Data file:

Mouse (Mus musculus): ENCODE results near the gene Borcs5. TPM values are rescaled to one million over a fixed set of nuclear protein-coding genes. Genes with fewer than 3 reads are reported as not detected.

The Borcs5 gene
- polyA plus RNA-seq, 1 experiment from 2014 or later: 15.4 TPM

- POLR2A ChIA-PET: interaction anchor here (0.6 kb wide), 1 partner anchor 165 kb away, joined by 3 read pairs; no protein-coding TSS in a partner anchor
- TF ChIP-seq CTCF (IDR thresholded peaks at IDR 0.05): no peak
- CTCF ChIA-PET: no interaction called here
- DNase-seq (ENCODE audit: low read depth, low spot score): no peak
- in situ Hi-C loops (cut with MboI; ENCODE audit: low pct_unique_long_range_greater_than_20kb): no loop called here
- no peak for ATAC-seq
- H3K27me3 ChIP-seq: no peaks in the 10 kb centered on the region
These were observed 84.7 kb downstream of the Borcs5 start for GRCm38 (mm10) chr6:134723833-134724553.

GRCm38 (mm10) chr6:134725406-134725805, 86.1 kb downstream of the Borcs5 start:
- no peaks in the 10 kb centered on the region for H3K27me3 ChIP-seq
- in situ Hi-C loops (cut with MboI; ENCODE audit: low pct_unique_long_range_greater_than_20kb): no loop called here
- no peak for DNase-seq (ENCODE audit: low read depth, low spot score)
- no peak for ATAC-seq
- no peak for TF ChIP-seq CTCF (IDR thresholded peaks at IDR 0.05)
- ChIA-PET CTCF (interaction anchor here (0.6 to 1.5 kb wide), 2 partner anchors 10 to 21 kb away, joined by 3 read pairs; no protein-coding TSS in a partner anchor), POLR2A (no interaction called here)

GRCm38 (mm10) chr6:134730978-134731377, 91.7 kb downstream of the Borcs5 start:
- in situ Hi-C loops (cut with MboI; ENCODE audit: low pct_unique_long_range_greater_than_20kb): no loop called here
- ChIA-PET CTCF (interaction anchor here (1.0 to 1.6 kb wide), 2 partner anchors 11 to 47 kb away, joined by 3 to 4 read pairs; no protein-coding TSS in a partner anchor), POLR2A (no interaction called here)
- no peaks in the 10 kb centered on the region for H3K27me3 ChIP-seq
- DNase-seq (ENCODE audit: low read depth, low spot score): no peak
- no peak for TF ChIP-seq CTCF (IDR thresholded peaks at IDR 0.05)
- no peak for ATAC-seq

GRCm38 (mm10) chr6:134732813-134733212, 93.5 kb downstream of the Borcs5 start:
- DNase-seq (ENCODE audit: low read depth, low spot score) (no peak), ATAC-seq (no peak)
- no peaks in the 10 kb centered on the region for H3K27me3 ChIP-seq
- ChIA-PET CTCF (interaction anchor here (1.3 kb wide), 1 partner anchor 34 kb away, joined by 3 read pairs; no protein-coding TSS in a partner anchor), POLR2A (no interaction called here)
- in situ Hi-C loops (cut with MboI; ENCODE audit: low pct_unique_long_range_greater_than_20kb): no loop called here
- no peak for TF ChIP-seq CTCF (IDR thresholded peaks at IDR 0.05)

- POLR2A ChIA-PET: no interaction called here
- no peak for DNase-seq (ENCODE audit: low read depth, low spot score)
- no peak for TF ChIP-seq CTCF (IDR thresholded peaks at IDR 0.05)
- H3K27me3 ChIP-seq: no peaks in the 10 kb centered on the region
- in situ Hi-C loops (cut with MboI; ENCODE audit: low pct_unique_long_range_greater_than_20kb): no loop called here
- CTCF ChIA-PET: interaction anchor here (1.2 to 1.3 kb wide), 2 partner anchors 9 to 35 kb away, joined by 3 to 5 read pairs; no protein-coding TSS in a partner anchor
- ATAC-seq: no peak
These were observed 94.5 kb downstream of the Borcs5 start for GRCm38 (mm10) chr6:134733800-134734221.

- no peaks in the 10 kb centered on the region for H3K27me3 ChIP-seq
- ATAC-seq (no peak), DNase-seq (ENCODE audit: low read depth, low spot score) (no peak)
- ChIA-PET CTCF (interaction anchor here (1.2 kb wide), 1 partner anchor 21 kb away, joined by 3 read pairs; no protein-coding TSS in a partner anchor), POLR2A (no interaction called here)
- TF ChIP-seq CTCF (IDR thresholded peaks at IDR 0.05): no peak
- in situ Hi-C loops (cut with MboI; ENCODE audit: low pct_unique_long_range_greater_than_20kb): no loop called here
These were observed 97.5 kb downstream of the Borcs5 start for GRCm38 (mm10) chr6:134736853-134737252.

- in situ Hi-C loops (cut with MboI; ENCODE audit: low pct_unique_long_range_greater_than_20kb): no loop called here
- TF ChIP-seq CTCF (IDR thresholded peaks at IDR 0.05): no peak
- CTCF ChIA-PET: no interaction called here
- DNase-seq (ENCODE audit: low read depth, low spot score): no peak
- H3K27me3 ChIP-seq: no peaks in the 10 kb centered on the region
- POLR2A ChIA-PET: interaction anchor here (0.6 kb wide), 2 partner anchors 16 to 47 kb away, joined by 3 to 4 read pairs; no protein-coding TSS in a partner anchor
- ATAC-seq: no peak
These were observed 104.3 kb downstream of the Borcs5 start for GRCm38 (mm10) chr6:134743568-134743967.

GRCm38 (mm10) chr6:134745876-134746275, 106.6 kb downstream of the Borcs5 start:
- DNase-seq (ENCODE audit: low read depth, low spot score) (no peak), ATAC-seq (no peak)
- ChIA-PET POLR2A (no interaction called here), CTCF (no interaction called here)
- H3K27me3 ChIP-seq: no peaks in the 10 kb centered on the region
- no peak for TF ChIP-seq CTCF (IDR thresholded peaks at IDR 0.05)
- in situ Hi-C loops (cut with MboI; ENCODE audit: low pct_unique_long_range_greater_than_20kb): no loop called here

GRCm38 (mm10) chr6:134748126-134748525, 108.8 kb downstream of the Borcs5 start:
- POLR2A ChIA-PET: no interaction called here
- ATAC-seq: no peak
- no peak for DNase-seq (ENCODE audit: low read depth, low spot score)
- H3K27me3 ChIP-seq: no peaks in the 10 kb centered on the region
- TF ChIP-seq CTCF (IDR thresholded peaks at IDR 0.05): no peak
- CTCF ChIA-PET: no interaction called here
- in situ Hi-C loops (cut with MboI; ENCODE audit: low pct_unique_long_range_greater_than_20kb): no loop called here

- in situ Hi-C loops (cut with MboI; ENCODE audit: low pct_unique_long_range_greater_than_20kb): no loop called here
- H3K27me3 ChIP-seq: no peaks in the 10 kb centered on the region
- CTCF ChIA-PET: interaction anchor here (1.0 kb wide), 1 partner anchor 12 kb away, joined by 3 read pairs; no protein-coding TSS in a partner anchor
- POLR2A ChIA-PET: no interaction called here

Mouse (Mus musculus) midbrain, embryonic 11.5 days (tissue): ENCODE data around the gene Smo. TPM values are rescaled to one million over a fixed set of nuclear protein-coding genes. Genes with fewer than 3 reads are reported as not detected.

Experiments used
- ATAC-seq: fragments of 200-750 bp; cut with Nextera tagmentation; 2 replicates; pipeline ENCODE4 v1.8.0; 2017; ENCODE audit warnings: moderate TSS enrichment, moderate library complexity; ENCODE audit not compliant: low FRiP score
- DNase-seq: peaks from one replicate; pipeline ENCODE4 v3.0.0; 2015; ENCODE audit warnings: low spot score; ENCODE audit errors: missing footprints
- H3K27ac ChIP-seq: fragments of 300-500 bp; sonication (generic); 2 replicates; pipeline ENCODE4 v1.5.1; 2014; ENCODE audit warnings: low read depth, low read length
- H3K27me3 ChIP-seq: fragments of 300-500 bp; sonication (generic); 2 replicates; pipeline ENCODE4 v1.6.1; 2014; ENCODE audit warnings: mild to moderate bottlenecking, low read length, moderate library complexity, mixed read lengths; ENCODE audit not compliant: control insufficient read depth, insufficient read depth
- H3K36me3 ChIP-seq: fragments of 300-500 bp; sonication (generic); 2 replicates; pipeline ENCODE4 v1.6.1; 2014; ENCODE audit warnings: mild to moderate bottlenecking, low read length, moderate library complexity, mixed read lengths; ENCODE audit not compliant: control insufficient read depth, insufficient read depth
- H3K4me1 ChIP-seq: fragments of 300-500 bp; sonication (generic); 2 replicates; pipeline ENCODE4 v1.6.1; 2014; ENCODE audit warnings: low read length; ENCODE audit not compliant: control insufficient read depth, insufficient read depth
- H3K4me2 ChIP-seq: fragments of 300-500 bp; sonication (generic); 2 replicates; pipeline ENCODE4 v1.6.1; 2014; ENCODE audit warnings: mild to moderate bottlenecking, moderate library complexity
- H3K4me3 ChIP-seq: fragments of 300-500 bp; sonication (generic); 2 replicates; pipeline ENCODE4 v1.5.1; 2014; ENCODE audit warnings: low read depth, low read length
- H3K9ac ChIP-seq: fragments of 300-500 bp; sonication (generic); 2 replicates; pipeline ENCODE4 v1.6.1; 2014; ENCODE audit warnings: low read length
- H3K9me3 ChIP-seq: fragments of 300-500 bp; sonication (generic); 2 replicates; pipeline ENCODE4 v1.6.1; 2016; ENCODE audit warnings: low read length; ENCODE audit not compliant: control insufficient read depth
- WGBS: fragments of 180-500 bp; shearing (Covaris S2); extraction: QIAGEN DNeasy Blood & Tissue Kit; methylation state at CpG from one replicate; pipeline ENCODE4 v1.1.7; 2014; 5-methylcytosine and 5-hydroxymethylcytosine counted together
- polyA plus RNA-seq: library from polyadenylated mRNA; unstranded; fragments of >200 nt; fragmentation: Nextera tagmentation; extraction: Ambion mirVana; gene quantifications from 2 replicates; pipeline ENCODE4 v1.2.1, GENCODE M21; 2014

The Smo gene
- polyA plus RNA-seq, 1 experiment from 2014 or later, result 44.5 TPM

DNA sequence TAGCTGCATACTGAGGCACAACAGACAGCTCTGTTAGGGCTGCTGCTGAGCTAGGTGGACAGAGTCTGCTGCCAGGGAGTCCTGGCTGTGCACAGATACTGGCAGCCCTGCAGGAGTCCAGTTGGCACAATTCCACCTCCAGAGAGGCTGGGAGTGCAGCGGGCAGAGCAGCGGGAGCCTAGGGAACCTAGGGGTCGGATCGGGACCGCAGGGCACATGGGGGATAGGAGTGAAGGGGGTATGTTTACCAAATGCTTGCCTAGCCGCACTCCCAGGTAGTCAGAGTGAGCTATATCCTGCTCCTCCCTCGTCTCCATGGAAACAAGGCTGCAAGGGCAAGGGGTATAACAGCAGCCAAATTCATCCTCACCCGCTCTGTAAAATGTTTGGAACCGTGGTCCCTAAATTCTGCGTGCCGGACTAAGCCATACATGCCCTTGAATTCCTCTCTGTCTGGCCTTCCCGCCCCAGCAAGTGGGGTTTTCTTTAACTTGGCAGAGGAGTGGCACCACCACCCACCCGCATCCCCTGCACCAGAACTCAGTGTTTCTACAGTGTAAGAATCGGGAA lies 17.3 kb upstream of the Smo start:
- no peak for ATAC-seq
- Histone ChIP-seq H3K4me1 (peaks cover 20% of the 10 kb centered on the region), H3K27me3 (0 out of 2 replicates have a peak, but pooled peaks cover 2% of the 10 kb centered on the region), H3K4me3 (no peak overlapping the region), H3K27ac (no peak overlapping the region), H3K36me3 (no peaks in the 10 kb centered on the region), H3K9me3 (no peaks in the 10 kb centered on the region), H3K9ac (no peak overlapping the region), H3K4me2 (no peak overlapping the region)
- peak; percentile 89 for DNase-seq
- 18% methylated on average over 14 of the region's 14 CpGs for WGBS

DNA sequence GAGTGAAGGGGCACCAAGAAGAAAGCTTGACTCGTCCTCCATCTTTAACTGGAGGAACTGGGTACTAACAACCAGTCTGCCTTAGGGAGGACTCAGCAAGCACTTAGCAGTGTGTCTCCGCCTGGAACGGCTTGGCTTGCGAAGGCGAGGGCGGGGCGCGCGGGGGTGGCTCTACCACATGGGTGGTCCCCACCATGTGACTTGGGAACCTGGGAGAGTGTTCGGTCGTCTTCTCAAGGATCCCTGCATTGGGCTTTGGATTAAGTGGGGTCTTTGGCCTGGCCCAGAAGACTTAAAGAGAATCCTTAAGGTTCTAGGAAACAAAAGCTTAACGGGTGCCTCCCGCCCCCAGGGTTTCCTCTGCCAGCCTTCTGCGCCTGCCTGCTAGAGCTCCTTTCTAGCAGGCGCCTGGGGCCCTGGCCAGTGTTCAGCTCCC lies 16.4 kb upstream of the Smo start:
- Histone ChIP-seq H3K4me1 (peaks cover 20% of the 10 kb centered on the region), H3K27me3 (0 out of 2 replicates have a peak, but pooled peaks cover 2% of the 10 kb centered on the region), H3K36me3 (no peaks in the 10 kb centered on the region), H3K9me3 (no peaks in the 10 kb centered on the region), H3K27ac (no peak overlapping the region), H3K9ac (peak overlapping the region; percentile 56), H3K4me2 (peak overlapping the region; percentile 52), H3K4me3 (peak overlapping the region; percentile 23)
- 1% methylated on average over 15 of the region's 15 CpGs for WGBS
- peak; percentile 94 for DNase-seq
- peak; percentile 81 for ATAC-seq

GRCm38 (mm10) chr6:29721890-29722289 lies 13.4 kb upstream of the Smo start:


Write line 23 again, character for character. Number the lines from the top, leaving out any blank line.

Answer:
- DNase-seq (ENCODE audit: low read depth, low spot score): no peak